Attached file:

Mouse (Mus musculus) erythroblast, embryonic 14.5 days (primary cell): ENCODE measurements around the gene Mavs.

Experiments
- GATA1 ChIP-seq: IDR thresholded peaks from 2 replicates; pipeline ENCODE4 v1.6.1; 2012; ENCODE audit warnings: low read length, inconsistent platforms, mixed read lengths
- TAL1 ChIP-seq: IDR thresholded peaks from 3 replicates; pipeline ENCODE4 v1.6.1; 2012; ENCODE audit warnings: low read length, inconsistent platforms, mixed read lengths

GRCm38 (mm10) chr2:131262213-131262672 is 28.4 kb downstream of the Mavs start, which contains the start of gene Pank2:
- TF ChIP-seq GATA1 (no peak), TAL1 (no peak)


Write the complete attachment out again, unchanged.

Mouse (Mus musculus) erythroblast, embryonic 14.5 days (primary cell): ENCODE measurements around the gene Mavs.

Experiments
- GATA1 ChIP-seq: IDR thresholded peaks from 2 replicates; pipeline ENCODE4 v1.6.1; 2012; ENCODE audit warnings: low read length, inconsistent platforms, mixed read lengths
- TAL1 ChIP-seq: IDR thresholded peaks from 3 replicates; pipeline ENCODE4 v1.6.1; 2012; ENCODE audit warnings: low read length, inconsistent platforms, mixed read lengths

GRCm38 (mm10) chr2:131262213-131262672 is 28.4 kb downstream of the Mavs start, which contains the start of gene Pank2:
- TF ChIP-seq GATA1 (no peak), TAL1 (no peak)